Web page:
The US State Department, has signed off on an “election” of the the right-hand man, of the former US-backed dictator Ali Abudullah Saleh. The Yemeni “election” was a non-competitive one, and included only one candidate. Therefore, probably not surprisingly — ensuingly not much is expected to change in Yemen. Yemen is the poorest Arab country, with a weak centralized authority, and a burgeoning secessionist movement.
The US has been operating drones, for some time now in Yemen, ostensibly for the purposes of killing Al-Qaeda in the Arabian Peninsula (AQAP) operatives. Critics have suggested that the attacks, will only blow back on their intended ambitions, and further radicalize sections — of the semi-autonomous rural regions — of the Yemeni population. And in speaking of blowback, it should probably be noted that, many of Yemen’s radicalized Islamist elements were; in fact, veterans of the Iraqi war theater. They have now, of course, returned to Yemen, and are being proffered — as one of the most critical threats in the world to Americans.
The Yemeni Arab Spring doesn’t appear to be (presently) bearing much fruit, and some are even speculating that Saleh has not permanently, and unequivocally ended his rule/hold on power. In fact, there are (at least) two views of Abd-Rabbu Mansour Hadi’s coming to power in Yemen. Some are viewing his election as a mandate — and a portent — of the bringing about of a substantive and meaningful change agenda, while others are viewing the election as an engineered farce, a stage act, a charade, a ruse, or a fraud.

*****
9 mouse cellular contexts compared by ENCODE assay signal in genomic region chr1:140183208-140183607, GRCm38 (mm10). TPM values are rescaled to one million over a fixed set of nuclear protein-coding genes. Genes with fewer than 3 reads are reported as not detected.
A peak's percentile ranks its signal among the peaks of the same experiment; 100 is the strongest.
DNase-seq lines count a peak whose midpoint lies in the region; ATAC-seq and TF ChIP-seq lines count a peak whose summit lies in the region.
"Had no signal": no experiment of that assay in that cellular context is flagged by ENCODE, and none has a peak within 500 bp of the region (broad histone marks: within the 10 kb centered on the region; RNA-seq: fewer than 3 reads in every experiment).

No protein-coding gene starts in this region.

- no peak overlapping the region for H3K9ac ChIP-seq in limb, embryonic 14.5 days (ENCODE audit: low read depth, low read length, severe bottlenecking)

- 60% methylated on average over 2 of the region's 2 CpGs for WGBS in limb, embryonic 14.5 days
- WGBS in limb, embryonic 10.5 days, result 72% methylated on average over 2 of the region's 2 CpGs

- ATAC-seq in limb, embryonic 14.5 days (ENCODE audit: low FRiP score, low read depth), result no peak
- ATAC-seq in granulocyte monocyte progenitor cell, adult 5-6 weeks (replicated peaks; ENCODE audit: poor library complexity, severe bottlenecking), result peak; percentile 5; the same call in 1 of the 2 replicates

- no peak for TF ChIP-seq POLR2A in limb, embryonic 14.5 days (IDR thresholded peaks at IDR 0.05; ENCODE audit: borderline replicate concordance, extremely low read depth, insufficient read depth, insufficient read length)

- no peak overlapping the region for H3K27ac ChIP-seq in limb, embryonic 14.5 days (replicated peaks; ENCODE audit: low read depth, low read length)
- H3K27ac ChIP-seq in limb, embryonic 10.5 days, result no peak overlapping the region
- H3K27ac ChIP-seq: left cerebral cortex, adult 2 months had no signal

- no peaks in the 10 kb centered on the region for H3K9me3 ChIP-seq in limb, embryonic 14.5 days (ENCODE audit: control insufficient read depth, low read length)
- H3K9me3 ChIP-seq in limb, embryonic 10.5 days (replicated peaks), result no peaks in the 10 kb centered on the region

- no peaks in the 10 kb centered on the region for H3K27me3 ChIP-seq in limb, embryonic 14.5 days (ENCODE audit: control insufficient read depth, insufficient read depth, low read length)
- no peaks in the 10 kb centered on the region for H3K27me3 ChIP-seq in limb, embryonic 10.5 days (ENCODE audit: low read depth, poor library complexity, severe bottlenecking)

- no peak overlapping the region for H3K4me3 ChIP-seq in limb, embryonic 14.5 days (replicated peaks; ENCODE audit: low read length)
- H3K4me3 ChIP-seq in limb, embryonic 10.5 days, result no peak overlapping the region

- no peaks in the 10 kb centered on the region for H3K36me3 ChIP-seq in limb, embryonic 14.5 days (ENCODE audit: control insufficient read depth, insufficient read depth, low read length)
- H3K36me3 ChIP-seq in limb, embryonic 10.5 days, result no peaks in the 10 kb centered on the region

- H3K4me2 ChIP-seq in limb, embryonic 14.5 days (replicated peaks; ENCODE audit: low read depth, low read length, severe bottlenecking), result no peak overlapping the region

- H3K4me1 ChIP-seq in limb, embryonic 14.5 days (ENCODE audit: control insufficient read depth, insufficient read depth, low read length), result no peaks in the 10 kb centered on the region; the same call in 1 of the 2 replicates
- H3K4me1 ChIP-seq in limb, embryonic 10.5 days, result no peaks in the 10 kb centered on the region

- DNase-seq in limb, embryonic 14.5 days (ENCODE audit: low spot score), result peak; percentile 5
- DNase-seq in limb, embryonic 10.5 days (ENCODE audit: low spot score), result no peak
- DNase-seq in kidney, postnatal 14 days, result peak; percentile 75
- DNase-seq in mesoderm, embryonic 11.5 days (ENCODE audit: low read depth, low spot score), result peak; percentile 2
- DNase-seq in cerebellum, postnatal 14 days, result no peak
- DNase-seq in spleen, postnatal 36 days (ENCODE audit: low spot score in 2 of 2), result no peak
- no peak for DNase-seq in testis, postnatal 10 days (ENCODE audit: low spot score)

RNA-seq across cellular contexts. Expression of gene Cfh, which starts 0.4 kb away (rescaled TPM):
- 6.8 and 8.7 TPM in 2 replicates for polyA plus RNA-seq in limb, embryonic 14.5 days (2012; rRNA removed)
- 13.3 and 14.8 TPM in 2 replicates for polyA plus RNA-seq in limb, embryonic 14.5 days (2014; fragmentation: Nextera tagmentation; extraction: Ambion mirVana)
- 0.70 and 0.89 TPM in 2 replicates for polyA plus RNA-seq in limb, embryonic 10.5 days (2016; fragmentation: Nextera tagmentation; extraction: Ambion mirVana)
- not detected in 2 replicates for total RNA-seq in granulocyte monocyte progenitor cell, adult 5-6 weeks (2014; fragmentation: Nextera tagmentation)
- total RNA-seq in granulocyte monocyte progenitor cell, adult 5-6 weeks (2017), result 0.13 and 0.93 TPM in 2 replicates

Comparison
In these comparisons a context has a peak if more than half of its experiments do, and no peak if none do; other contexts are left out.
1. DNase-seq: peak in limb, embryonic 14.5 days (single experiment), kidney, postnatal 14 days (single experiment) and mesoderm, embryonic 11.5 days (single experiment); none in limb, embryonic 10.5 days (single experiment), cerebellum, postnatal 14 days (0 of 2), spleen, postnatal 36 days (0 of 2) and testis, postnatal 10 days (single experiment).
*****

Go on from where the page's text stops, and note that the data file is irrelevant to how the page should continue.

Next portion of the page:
The Gulf Cooperation Council, in fact — lacking any serious bona fides in democracy promotion, was integral and instrumental in orchestrating the ostensible reform plan in Yemen. And this same council assured that an amnesty was included, for the great many crimes, and indeed human rights violations of the long “serving” dictator Saleh. Perhaps these anachronistic and autocratic administrations and regimes, are more than aware of their own impending doom/judgment?
The supposed plan is for the “elected” Hadi to oversee the drafting of a new constitution, the reformation of the Yemeni armed forces, and the preparation for a new round of true and multi-party elections. Many are skeptical and see Hadi, as only the continuation and perpetuation of the Saleh autocratic administration. Indeed, his son, nephews and other relatives remain in control of much of the military and security forces, and his loyalists hold key positions in ministries throughout the government.
As one opposition activist, Fouad Shujaa Aldeen has put it, “I’m am surprised at the international community. How can they support such a thing? How can they call it an election?” And another, Khaled al-Anesi, penetratingly stated, “Ali Abdullah Saleh is like Putin. He has the wealth, the media, his allies are in power. His regime is still there.”